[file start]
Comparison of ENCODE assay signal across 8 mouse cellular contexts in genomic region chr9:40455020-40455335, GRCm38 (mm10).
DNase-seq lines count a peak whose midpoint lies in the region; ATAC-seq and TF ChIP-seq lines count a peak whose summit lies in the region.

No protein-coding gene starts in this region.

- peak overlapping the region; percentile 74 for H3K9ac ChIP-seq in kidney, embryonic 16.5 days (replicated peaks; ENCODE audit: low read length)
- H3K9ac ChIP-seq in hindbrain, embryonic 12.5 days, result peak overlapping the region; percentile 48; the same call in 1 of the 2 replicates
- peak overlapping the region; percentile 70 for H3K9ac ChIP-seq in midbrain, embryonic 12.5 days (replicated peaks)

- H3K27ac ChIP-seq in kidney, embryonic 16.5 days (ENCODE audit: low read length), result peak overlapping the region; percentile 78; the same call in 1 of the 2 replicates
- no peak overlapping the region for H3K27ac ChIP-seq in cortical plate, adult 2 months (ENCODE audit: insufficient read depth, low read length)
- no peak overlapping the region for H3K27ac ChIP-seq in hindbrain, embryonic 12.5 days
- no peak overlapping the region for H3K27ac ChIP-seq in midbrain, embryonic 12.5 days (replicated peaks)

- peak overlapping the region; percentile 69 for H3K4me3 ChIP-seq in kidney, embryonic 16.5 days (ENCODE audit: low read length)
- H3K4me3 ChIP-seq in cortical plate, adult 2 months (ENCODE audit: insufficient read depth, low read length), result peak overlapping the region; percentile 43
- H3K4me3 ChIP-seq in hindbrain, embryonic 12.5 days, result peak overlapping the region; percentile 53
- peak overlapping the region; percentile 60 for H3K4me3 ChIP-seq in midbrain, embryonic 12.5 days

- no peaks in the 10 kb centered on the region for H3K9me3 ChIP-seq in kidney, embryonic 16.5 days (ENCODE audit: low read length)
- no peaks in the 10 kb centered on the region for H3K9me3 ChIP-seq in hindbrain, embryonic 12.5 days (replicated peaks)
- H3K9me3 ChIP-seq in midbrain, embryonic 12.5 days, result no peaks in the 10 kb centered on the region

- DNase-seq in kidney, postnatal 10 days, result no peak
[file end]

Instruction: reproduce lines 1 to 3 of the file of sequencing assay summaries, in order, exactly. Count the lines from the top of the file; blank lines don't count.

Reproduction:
Comparison of ENCODE assay signal across 8 mouse cellular contexts in genomic region chr9:40455020-40455335, GRCm38 (mm10).
DNase-seq lines count a peak whose midpoint lies in the region; ATAC-seq and TF ChIP-seq lines count a peak whose summit lies in the region.

No protein-coding gene starts in this region.